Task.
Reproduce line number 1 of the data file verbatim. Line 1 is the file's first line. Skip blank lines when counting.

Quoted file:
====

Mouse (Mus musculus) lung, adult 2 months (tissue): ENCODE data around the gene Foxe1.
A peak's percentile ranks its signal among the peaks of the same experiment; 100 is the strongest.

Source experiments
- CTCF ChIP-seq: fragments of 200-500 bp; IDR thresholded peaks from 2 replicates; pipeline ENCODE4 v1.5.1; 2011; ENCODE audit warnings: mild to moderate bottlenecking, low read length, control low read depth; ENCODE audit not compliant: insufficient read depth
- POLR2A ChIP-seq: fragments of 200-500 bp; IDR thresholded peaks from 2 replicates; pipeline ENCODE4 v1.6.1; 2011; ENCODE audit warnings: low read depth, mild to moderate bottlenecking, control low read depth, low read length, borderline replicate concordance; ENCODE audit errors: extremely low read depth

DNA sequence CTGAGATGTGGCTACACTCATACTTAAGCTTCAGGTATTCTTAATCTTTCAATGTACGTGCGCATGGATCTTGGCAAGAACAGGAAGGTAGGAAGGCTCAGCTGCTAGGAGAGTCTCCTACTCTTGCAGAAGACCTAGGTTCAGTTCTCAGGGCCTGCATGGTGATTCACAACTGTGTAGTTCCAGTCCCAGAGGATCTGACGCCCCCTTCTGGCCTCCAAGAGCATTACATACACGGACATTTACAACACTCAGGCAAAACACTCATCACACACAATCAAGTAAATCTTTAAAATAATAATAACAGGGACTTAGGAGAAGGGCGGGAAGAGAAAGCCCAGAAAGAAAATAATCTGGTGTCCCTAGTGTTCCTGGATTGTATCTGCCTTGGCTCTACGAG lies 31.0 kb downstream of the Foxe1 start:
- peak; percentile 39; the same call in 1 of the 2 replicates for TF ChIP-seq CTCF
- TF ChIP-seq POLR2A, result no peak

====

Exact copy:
Mouse (Mus musculus) lung, adult 2 months (tissue): ENCODE data around the gene Foxe1.